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Evaluation
  EUROPA > European Commission > EuropeAid > Evaluation > Methodology > Basics > How?
Last updated: 08/12/2006
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Quality assurance

 


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What is this?

Establishing quality check-points at the main phases of the process, defining the responsibilities of quality assurance, and establishing the rules of the game in case of quality defects.

Quality assurance is organised on a step-by-step basis: successive aspects of quality are secured at each step, thus creating a sound base for the subsequent step.


What is the purpose?
  • To enhance the conclusions of the evaluation in users' eyes by showing that this is impartial and rigorous work that meets professional standards.
  • To gradually construct quality and thus avoid discovering a quality defect in the final report stage.
  • To clarify relations between the evaluation manager, the reference group and the external evaluation team.

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Rules of the game

The rules of quality assurance are specified in the terms of reference and pointed out when the external evaluation team is engaged.

These rules concern:

  • Approval of documents
  • Quality criteria
  • Dissemination of the quality assessment of the final report

The quality assurance process benefits from the contribution of all actors whilst limiting the potential conflicts that might arise between them, e.g.

  • The actors who hold responsibilities in the evaluated intervention (the evaluees) are in a good position for assessing the relevance of data collected and the fairness of interpretations. Their assessment may, however, be distorted by a confirmation bias. They should therefore be given only an advisory role, e.g. through their participation in the reference group.
  • The evaluation team leader has a major role in assuring quality, especially in designing an adequate method, and in securing the accuracy and fairness of the report. He/she may, however, overweight the views of powerful stakeholders, especially those who are likely to commission other evaluations in the future. The evaluation manager's quality assessment helps to prevent such a risk.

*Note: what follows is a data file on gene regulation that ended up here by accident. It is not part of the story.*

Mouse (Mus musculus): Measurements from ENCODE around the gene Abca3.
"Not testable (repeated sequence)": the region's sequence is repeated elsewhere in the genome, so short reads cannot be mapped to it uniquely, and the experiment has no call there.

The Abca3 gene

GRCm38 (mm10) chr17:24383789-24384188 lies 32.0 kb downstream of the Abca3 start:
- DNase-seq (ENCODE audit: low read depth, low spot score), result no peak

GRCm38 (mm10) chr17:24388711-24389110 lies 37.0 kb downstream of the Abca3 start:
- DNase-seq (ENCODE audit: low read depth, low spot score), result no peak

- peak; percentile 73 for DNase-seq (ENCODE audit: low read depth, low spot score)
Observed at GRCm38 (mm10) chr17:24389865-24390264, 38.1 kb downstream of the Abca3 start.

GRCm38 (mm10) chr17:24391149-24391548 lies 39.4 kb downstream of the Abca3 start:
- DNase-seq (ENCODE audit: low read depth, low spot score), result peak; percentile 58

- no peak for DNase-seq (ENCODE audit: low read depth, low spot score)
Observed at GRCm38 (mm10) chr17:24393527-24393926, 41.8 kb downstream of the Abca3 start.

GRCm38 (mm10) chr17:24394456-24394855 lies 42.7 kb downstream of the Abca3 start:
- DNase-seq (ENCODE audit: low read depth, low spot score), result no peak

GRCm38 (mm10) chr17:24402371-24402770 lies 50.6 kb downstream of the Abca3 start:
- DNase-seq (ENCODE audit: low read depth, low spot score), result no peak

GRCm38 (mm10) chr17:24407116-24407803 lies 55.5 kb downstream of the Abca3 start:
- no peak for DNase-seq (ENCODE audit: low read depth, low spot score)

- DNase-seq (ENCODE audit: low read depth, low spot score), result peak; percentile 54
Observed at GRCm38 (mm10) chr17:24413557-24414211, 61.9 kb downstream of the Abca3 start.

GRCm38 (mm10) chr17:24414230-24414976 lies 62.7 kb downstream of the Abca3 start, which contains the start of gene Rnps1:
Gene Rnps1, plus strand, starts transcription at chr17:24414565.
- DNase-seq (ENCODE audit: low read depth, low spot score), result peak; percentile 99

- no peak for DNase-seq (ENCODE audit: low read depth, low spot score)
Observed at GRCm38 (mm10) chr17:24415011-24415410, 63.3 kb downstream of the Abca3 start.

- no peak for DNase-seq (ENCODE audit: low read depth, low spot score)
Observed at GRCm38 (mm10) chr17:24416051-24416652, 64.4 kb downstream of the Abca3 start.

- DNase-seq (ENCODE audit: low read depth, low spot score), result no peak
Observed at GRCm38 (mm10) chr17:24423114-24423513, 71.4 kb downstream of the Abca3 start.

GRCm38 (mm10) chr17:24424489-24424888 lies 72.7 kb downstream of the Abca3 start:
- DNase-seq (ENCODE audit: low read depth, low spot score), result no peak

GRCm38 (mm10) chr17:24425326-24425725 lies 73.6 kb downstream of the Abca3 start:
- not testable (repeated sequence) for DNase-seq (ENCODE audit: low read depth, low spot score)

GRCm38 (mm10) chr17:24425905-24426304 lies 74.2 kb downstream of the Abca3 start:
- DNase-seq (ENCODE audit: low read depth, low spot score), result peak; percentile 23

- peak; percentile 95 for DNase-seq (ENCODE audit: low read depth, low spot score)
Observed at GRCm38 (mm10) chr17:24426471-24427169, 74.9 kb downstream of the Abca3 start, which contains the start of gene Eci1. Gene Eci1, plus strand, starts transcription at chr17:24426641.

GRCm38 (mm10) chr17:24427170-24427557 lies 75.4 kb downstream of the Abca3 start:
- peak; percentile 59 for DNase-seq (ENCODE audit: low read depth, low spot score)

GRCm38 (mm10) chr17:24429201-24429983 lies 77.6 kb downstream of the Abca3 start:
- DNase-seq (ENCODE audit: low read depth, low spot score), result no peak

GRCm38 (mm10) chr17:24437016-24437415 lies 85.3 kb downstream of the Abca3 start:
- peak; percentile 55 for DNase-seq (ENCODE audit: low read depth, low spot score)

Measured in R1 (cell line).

Key steps

Inception report

In the inception report stage, quality assessment is used to ensure that the evaluation team has clearly understood the scope and aims of the evaluation, as well as the logic of the evaluated intervention and the questions to answer.

First phase report (desk)

In the first phase report stage (desk), quality assessment is used to check the quality of the documentary analysis as well as the appropriateness of the proposed method for the field phase, including the indicators, data sources and analytical approach.

Final report

In the final report stage, quality assessment checks whether the evaluation provides valid and impartial answers to the questions asked, and whether the form of the report is suited to the targeted users' needs.

At this stage the quality assessment concerns first the draft version of the report and then the final version.


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Key players

It is expected that all key players involved in the quality assurance process have a sufficient evaluation capacity, except reference group members. If a key player is not qualified enough, he/she ensures that appropriate support is provided.

Evaluation team leader

The evaluation team leader is primarily concerned with preventing major risks that threaten quality, e.g. overlooking a major question, not consulting an important stakeholder, elaborating upon unreliable data, judging in a partial way.

He/she also ensures that each report is submitted to a detailed quality check before it is released to the evaluation manager.

Quality assessor(s)

The company or consortium in charge of the evaluation contract appoints one or more quality assessors who carefully check each report for quality before it is released to the evaluation manager. The quality assessor should be experienced in evaluation and should not belong to the evaluation team.

Evaluation manager

The evaluation manager has the ultimate responsibility for assessing whether or not the methodological quality of a report is sufficient for allowing the next step to be taken.

In this process he/she takes advice from the reference group members, and relies upon technical support as far as necessary.

Reference group

Reference group members receive all draft reports for comments. They may comment on the factual bases substantiating the evaluation, which is a contribution to quality assurance. When their comments apply to the content of conclusions, they are passed on to the evaluation team which freely decides on whether or not to take them into account.


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